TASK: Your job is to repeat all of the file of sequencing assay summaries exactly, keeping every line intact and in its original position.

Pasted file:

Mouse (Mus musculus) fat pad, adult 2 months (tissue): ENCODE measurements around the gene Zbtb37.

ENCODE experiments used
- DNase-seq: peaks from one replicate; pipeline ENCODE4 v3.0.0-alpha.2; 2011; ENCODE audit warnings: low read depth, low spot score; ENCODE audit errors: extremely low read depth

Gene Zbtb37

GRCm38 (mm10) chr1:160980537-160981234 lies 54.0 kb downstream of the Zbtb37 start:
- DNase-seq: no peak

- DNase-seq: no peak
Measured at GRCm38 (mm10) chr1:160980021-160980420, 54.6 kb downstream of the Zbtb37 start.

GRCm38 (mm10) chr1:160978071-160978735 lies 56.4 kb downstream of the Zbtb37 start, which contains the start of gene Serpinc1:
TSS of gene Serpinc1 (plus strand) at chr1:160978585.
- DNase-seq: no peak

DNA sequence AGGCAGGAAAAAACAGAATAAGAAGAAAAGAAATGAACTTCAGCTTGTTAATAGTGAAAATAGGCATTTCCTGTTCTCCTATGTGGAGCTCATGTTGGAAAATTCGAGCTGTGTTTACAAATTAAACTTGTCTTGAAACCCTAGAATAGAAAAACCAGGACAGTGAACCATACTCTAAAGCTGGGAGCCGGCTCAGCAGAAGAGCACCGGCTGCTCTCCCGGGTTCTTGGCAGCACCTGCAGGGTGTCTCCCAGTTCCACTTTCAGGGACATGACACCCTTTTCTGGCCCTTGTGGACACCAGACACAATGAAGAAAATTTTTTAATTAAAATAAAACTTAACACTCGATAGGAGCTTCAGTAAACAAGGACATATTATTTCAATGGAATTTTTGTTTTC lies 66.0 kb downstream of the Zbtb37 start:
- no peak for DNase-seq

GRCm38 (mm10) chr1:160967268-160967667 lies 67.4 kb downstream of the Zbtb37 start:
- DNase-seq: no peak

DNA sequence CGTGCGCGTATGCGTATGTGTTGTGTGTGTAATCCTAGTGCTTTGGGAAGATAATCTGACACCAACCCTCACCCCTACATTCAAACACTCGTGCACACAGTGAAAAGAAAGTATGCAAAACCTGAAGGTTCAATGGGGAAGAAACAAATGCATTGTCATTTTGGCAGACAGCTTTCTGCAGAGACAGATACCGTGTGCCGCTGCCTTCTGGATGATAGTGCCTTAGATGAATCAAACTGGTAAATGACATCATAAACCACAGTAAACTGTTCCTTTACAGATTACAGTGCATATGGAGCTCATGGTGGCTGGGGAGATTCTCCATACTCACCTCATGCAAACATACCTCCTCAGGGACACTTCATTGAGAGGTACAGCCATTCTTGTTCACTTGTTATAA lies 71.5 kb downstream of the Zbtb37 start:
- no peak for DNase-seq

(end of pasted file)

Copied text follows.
Mouse (Mus musculus) fat pad, adult 2 months (tissue): ENCODE measurements around the gene Zbtb37.

ENCODE experiments used
- DNase-seq: peaks from one replicate; pipeline ENCODE4 v3.0.0-alpha.2; 2011; ENCODE audit warnings: low read depth, low spot score; ENCODE audit errors: extremely low read depth

Gene Zbtb37

GRCm38 (mm10) chr1:160980537-160981234 lies 54.0 kb downstream of the Zbtb37 start:
- DNase-seq: no peak

- DNase-seq: no peak
Measured at GRCm38 (mm10) chr1:160980021-160980420, 54.6 kb downstream of the Zbtb37 start.

GRCm38 (mm10) chr1:160978071-160978735 lies 56.4 kb downstream of the Zbtb37 start, which contains the start of gene Serpinc1:
TSS of gene Serpinc1 (plus strand) at chr1:160978585.
- DNase-seq: no peak

DNA sequence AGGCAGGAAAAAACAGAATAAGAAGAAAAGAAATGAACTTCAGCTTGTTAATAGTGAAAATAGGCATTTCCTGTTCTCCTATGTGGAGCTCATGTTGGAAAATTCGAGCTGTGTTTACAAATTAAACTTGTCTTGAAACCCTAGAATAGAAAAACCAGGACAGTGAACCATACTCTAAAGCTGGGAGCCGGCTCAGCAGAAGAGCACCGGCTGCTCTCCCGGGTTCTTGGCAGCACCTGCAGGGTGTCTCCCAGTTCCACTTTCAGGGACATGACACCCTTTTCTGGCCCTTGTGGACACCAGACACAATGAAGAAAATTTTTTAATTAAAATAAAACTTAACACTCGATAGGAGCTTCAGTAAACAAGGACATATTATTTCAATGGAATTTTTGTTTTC lies 66.0 kb downstream of the Zbtb37 start:
- no peak for DNase-seq

GRCm38 (mm10) chr1:160967268-160967667 lies 67.4 kb downstream of the Zbtb37 start:
- DNase-seq: no peak

DNA sequence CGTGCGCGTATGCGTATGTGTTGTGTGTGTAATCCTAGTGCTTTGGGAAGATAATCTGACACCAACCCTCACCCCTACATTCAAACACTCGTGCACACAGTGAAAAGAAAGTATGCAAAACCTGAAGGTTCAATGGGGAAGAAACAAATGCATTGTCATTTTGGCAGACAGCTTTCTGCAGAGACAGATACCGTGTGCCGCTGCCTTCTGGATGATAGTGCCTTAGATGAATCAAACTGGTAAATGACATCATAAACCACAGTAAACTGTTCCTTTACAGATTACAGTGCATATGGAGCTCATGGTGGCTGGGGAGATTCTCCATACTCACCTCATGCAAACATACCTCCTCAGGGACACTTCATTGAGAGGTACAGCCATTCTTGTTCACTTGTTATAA lies 71.5 kb downstream of the Zbtb37 start:
- no peak for DNase-seq